SB 5531- Unclaimed Property - Unclaimed property is money or intangible property owed to an individual or business. Property is considered unclaimed after it has been held for a period of time with no owner contact, and a good faith effort has been made to locate the owner. Certain entities are required to report unclaimed property to the Department of Revenue (DOR), including banking and financial institutions, utilities, businesses, and governments. Unclaimed property is eventually given to the state to support the general fund. The bill modernized the statue to account for new forms/technologies such as electronic gift and reward cards. This issue matters to Fairs because premiums fall under the definition of money or property. Historically, premiums had been exempted from the unclaimed property statute. The original version of this legislation didn’t include the premium exemption but was later amended to maintain the status quo. Simply put, nothing changes for fairs regarding premiums that aren’t deposited or claimed. The bill passed the legislature and is awaiting signature by the Governor.

HB 1928 – Equine Industry Support – The bill created the “Washington Equine Industry Reinvestment Account” in the State Treasury. Resources going into the Reinvestment Account consist of any funds appropriated or transferred to the Reinvestment Account at the direction of the Legislature. Funds can be used for nonprofit race meets, grants to support equine activities, and equine health and safety programs and research and facility improvements and maintenance. The bill was reliant on a general fund transfer into the newly created account. The bill passed the House but failed to pass the Senate.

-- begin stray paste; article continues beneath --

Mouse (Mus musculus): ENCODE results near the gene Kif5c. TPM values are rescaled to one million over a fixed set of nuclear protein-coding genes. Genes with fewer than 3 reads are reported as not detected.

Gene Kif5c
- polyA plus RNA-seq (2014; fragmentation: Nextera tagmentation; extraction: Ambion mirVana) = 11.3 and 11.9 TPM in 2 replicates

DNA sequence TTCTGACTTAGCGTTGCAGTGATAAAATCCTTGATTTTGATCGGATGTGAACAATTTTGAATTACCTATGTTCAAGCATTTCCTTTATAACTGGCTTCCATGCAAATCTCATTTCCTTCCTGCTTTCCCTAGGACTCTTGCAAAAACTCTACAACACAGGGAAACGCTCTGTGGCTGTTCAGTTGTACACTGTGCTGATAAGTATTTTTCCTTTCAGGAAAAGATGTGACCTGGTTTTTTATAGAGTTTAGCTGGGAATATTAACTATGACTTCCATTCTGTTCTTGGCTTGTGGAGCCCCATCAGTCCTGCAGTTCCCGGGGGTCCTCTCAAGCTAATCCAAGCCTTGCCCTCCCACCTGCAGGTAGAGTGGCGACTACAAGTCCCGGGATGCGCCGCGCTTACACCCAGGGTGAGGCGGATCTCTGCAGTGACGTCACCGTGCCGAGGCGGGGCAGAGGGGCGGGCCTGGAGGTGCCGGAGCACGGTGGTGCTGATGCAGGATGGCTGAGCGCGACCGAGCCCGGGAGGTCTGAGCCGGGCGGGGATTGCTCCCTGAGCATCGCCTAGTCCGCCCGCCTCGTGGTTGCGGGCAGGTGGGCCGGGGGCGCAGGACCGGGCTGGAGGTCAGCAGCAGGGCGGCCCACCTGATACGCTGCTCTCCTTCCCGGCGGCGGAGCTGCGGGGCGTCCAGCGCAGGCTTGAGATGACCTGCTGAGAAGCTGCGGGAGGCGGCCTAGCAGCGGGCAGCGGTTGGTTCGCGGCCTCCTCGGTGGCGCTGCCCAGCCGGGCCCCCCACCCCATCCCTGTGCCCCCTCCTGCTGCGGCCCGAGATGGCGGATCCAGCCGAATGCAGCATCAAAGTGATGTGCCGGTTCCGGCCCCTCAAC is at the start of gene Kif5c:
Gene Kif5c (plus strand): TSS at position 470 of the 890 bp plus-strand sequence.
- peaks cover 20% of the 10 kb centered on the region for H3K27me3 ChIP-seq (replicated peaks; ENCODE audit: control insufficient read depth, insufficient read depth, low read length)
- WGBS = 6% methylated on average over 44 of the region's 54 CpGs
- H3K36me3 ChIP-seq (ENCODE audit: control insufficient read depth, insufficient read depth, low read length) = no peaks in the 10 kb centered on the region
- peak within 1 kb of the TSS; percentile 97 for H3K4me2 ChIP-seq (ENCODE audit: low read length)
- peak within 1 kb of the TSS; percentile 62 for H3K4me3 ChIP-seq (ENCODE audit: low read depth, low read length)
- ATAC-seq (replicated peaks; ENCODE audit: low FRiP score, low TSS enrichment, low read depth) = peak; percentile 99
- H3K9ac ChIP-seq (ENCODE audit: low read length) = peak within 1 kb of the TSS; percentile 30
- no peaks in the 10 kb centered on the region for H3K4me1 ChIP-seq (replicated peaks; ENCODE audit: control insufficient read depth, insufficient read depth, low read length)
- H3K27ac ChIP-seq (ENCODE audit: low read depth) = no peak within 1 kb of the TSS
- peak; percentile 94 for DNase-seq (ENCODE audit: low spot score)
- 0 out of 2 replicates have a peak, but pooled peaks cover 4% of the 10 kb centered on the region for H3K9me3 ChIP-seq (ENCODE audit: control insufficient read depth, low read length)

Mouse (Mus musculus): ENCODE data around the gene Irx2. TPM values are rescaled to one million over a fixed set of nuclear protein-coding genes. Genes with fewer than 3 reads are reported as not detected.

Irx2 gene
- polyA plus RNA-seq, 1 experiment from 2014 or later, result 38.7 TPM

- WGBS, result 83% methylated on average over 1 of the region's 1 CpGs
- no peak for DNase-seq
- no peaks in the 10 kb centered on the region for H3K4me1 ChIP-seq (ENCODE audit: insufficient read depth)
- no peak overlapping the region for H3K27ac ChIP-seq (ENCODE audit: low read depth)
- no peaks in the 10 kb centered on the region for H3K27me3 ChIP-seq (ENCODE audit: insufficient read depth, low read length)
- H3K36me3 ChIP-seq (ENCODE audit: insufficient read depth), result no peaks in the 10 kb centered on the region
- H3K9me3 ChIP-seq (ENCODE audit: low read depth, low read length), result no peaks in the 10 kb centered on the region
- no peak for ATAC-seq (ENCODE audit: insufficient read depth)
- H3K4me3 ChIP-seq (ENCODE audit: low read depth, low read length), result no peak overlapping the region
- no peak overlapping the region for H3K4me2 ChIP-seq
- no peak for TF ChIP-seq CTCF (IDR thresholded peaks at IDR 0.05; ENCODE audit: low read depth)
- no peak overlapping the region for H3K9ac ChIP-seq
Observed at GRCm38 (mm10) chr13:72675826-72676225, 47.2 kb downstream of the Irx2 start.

Looking to the remainder of 2022 and the 2023 legislative session Fairs will need to continue their outreach to legislators and build relationships. We will want to tell legislators about how important the Capital Budget support from last session is for fairs. That will help set the table for the grant program to continue next biennium. Look for WSFA to provide members with some “homework” to do with their legislators later in this spring.

Mike Burgess
MJB Consulting Inc.
Government Affairs
360-223-3020

Driving Directions

  • Feel free to to drop by the Capital and speak with your legislator's office, or the Governor's office.
  • From I-5 Southbound: Take 'Exit 105 to State Capitol,' keep left for Exit 105A, and continue for 0.6 miles. Merge with traffic on the left and continue in the left hand lane of 14th Ave SW through the roundabout (Jefferson St.) and under the tunnel 0.4 mi to Capitol Blvd. Continue across Capitol Blvd to the Capitol Building on Sid Snyder Ave SW (14th Ave becomes Sid Snyder Ave).
  • From I-5 Northbound: Take Exit 105 and bear left for the State Capitol/City Center exit. Cross over Interstate 5 and keep in the left lane on 14th Ave SE. through the roundabout (Jefferson St) and under the tunnel 0.4 mi to Capitol Blvd. Continue across Capitol Blvd to the Capitol Building on Sid Snyder Ave SW (14th Ave becomes Sid Snyder Ave).